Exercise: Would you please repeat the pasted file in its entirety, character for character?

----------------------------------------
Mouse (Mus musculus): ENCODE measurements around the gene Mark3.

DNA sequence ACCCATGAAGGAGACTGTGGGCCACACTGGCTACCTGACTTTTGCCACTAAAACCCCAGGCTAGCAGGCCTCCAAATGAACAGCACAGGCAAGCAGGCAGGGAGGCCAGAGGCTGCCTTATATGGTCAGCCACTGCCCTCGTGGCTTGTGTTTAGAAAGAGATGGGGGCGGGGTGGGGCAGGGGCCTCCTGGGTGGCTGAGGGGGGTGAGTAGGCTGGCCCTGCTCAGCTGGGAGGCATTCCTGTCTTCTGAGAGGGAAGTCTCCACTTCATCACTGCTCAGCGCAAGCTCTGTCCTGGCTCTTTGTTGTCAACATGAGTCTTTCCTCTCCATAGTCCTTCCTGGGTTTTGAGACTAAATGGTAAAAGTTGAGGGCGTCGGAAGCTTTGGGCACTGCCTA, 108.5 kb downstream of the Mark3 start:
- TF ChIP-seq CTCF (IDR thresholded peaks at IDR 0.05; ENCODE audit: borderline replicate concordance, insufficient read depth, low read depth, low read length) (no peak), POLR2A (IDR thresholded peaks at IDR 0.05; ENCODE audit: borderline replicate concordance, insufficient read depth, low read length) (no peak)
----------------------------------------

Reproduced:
Mouse (Mus musculus): ENCODE measurements around the gene Mark3.

DNA sequence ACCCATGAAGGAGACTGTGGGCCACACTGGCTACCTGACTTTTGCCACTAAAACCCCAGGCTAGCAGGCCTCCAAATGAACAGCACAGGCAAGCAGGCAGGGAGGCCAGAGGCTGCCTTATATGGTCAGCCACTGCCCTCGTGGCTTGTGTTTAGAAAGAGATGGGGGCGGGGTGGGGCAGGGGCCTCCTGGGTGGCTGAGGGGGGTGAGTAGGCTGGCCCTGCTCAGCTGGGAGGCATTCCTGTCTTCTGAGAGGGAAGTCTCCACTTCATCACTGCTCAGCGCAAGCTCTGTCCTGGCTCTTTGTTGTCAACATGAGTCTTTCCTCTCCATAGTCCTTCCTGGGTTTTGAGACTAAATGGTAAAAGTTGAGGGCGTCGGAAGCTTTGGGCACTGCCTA, 108.5 kb downstream of the Mark3 start:
- TF ChIP-seq CTCF (IDR thresholded peaks at IDR 0.05; ENCODE audit: borderline replicate concordance, insufficient read depth, low read depth, low read length) (no peak), POLR2A (IDR thresholded peaks at IDR 0.05; ENCODE audit: borderline replicate concordance, insufficient read depth, low read length) (no peak)